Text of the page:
Dear Hungry Friends,
I'm very excited to report that I've taken on a new enterprise which should positively impact the next Tasting Room event. As a few of you may have heard, a friend and I have started an import business specializing in French truffles. We've now begun selling black winter truffles to fine dining restaurants in the Bay Area. I'm also planning to get back into the cooking instruction scene with a truffle cooking class at a nearby restaurant.
Of course, I would love to share this experience to all of you as well. So, ChefBarrsCreations is happy to announce, we will have our first Truffle Tasting Room this Friday!
This event is open to everyone but may not be for everyone. If you don't like truffles, you probably shouldn't come to this event. If you do like truffles, you should come. I can guarantee that this will be the most truffles you have ever eaten in one sitting.
January 25th, 2013 Menu:
Mache Salad with Truffle Vineagrette
Cornish Hen with Truffle Butter
Truffle Creme Brulee
Due to the high cost of the ingredients, this event will be $50 (cash, credit card, PayPal). Feel free to bring a bottle to share.
Sorry for the last minute invite and I hope you can join us.
The butterflies began to flutter in the pit of my stomach as we turned off the highway. Wide angle views of open vineyards and hazy mountains gave way to dense branches hiding groves of trees.
"Chêne!" exclaimed Guy in French as he navigated the Volkswagen. They were in fact Oaks. But as we drove further, I realized something about the trees - they were all the same size...and in perfect rows. We were in a truffière. This was someone's truffle farm and we were going on a cavage.
As we followed closely behind a miniSUV with completely tinted out windows, I could barely make out Billie and Athis, the two Lagottos in the back. They were eagerly waiting to be set loose to do what they were bred to do - hunt truffles.
We parked the cars and released the dogs. Immediately, their noses dropped to the tilled soil and off they went. We were each handed a steel crowbar for digging by our cavage host and told to stay close to Billie.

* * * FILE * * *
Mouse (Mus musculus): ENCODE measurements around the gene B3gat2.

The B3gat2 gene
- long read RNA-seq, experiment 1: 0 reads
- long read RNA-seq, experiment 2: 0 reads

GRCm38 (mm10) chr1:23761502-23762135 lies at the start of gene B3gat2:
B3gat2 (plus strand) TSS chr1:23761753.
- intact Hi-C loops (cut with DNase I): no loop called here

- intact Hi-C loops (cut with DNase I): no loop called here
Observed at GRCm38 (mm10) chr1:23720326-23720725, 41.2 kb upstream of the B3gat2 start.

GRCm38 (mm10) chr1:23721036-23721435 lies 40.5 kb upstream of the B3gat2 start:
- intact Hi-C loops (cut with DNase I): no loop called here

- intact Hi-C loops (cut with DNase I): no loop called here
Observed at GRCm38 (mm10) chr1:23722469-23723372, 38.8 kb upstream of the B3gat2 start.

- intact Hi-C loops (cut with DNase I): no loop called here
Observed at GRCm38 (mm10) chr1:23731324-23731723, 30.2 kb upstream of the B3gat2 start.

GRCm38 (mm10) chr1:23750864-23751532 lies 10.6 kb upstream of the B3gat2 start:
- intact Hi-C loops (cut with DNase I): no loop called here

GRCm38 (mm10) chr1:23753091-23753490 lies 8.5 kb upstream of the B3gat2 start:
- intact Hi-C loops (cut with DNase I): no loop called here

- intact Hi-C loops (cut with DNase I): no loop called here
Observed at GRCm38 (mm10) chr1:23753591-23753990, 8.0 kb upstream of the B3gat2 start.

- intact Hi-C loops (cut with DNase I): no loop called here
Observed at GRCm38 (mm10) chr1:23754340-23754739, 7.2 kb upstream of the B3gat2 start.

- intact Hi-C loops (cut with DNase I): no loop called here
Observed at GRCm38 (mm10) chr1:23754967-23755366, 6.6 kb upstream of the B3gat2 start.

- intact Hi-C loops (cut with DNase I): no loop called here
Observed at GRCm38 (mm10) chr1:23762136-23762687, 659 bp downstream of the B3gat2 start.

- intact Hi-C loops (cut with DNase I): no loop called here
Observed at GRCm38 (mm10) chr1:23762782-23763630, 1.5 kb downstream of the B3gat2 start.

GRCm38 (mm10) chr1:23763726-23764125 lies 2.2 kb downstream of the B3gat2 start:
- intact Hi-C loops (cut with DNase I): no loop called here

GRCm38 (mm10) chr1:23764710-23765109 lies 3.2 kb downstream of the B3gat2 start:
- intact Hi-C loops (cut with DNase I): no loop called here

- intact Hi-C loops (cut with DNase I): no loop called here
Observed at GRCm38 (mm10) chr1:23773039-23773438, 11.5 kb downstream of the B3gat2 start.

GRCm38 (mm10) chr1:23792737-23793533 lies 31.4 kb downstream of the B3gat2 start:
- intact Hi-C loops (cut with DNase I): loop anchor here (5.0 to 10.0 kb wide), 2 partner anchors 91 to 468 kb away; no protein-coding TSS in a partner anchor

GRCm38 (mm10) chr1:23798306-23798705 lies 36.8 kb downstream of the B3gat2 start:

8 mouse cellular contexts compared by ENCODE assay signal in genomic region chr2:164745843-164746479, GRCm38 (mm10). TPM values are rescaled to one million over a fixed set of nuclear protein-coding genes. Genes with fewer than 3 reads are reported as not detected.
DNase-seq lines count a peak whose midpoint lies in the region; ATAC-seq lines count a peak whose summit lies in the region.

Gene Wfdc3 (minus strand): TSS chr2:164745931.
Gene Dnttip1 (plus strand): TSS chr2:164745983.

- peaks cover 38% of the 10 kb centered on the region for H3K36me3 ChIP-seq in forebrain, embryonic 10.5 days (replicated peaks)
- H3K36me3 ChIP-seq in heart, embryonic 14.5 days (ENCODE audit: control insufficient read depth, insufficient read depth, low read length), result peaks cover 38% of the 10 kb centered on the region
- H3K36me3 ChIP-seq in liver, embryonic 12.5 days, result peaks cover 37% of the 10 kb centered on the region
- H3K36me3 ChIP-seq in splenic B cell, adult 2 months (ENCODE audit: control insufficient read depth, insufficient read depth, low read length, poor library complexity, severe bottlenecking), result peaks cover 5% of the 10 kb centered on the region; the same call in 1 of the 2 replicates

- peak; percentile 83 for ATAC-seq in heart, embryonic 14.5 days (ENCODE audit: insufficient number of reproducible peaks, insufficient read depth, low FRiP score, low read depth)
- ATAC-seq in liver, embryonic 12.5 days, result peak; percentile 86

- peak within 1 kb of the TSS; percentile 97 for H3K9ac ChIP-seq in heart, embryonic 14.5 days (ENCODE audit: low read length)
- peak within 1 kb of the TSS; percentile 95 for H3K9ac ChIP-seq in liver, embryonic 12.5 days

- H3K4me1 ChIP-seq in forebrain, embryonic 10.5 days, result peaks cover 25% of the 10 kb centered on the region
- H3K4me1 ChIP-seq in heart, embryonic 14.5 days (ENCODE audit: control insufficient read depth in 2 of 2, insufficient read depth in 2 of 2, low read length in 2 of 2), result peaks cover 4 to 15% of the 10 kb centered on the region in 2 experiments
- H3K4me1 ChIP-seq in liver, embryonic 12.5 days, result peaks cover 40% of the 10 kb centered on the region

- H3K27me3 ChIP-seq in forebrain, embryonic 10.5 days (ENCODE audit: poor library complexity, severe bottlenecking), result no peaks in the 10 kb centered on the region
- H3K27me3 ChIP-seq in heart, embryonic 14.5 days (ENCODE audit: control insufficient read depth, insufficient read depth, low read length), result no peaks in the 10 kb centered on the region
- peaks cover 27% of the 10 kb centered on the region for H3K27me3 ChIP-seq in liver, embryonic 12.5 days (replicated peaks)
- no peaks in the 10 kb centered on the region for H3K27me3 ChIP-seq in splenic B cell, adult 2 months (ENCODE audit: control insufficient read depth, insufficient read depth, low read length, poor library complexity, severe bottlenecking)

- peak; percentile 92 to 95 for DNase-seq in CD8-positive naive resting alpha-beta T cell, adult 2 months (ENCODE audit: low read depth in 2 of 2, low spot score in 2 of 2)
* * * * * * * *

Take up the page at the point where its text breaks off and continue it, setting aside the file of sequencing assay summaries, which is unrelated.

"She's better at finding truffles but when she does, she prefers to eat them."
Athis doing his thing
Less than 5 minutes into the trek, Billie begins fervently digging. We run up to her, dodging the flying dirt, and kneel down around her. A moment later, she lifts her face, which is already covered in chocolate colored dirt, and clamped between her teeth is a grape sized nugget. Our host wrestles the prize away and gives Billie a well deserved doggie treat. Immediately, she presses the truffle to her own nose. Eyes closed, she expertly analyzes the aroma. She opens her eyes, brushes off the truffle and hands it to us. "Melano," she confirms.
Billie just found the highly sought after and arguably second most expensive truffle variety in the world - the Black Diamond - tuber melanosporum.
We spend the next few hours repeating this process and pulling up ripe truffles from the groves. Our host keeps them in her satchel along with an endless supply of treats. As dusk set in, our breathe appeared and fingers and toes began to ache with the cold. I felt the chill creep up my sleeves and down my collar but could not stop smiling. We finished the day with over 3.5lbs of harvest - a small fortune.
The unforgettable day was capped by a feast of freshly sliced truffles on buttered bread and a sprinkle of sea salt paired with a glass of champagne.
Simplicity at its finest.
He who eats alone, chokes alone.